Greensboro’s Grandover Resort stands as the culmination of developer Joseph Koury’s lifetime dream: An ideal Triad location midway along the East Coast, equal distance from Raleigh and Charlotte and a short drive to Pinehurst, along with the finest homes, and best golf courses at a sprawling resort hotel and spa, with a first-class conference center.
By: Brad King
GREENSBORO, N.C. — Rising elegantly above the foothills of Piedmont North Carolina, the Grandover Resort cuts a noble and remarkably memorable figure. Approaching the four-star resort hotel and its two world-class golf courses through the 1,500-acre master-planned community that includes an upscale office park and residential communities, visitors gain an immediate appreciation for legendary Greensboro developer Joseph Koury and his lifetime vision.
Koury invested every day and dollar of his 52-year career solely in Greensboro. His company built the city its mall, the convention center that bears his name and the largest hotel in the state — the downtown Sheraton Greensboro Hotel & Koury Convention Center, which is the largest hotel and convention facility between Washington, D.C. and Atlanta under one roof, containing nearly 1,000 guest rooms and 250,000 square feet of meeting space.
To Koury, Grandover would truly represent the grandest of all his projects as well as the culmination of everything he ever worked for: the most ideal location, the finest homes, the best golf courses — and a sprawling resort hotel and first-class conference center, with corporate meeting rooms to suit every need. All of this in a convenient regional destination, with exquisite guest rooms, a full complement of exciting recreational activities and uncompromising service.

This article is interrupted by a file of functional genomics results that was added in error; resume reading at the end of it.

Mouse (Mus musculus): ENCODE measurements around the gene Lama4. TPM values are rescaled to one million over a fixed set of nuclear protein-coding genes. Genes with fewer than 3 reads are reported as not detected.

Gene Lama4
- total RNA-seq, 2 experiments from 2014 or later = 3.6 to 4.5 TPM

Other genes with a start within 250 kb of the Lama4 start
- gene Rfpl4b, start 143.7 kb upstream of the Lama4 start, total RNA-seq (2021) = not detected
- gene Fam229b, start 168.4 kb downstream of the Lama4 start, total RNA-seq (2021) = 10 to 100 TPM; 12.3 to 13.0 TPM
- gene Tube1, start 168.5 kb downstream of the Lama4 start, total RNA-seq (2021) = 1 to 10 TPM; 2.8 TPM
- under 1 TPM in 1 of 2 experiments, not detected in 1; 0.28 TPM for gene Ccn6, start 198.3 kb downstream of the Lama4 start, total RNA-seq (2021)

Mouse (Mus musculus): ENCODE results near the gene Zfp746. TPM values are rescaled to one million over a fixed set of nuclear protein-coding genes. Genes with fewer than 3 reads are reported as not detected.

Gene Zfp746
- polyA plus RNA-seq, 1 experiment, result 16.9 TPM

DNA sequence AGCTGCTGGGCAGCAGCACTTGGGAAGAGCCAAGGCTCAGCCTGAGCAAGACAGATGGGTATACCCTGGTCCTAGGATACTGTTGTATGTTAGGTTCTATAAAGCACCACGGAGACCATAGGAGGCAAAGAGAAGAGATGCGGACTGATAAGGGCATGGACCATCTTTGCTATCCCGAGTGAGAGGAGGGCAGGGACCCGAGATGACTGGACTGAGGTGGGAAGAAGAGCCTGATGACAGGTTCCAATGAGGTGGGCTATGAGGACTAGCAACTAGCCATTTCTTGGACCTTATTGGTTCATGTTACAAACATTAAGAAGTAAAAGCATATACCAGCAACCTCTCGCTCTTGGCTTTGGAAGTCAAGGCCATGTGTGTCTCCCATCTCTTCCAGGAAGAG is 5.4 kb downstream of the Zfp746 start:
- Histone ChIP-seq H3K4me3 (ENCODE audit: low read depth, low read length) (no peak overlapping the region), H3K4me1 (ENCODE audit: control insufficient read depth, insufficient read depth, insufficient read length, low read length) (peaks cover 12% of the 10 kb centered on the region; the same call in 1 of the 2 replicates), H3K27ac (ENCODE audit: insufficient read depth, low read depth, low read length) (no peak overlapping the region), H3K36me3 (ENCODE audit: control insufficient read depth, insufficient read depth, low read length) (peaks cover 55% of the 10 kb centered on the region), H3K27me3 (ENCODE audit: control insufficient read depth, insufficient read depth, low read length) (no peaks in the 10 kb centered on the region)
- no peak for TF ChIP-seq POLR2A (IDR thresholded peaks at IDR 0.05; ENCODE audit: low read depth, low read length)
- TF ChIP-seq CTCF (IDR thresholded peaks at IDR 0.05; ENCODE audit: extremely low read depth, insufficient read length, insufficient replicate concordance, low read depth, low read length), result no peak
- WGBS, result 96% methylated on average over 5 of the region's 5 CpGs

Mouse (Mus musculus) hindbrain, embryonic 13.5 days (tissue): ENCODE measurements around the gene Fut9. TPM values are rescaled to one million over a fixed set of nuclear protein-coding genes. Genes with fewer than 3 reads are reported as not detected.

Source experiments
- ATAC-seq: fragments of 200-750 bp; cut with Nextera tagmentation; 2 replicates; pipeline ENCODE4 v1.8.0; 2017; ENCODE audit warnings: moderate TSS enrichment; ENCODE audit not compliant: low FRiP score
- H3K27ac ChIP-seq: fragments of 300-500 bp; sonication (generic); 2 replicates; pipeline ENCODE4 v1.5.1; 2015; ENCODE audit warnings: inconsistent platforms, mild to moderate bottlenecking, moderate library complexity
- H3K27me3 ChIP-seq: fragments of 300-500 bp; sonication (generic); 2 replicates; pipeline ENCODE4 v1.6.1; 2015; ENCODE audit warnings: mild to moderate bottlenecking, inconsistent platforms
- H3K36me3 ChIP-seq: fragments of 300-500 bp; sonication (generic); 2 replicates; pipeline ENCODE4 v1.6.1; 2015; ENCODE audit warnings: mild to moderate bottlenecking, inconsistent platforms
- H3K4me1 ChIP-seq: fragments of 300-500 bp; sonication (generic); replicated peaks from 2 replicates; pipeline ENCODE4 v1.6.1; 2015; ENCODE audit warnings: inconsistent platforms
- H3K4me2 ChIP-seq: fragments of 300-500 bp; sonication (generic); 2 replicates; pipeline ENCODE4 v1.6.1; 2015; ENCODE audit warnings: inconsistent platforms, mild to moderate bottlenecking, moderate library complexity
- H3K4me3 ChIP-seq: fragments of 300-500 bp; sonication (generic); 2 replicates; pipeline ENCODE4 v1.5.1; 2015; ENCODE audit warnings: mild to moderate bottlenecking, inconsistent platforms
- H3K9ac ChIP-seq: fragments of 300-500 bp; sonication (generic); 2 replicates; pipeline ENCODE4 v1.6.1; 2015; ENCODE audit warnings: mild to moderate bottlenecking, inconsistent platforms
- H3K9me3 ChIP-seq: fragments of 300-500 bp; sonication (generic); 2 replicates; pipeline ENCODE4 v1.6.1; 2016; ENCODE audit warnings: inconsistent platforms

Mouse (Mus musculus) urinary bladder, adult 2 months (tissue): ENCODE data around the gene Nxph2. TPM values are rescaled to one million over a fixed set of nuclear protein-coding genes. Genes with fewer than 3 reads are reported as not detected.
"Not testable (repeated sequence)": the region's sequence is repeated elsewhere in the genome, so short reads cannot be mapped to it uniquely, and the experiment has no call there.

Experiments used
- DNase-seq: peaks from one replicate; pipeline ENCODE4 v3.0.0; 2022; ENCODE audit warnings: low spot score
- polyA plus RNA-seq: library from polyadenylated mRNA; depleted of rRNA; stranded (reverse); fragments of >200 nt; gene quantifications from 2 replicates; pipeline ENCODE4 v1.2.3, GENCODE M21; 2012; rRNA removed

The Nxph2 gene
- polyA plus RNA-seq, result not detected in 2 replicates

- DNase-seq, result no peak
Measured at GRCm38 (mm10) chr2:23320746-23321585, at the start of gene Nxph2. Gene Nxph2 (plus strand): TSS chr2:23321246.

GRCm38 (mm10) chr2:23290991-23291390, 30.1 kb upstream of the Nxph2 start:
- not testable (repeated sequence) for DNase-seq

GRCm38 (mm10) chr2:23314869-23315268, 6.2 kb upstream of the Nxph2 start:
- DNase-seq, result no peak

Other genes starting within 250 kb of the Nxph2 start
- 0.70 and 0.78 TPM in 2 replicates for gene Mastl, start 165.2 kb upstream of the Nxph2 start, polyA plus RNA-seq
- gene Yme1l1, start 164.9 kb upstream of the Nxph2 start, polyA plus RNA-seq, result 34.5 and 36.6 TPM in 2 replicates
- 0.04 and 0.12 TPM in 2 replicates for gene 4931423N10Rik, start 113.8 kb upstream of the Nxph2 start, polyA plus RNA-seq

Koury built his picturesque development in a perfect locale: the Tar Heel State’s “Corner Office.” Grandover is located dead center in the middle of the state, equal distance from Raleigh and Charlotte and a short drive to Pinehurst. Koury even set Grandover at the midway point of the East Coast from New York to Miami, and the same distance from the mountains to the coast — convenient to Interstates 40 and 85 in the middle of everything with bisecting highways coming in every direction.
Koury always sought quality. The wall coverings and carpet pattern in the restaurant at Grandover were his choices. The public areas of the Grandover evoke the old-world feel of a grand, European style castle. Visitors and guests enter the 247-room hotel through its circular front doors into an elegant lobby with a contrasting floor pattern of Italian travertine, Tasmanian gold limestone and black granite, combined with impressive Spanish marble columns. Chandeliers, lampposts and gilded ironwork further enhance the décor.
Koury conducted countless meetings with his golf course architects, Gary Panks and David Graham, to produce exactly what he envisioned — a true test of variety and diversity. “Let’s not tear the land apart,” Koury told the designers. “God created this land, let’s keep the integrity of the land as it is.”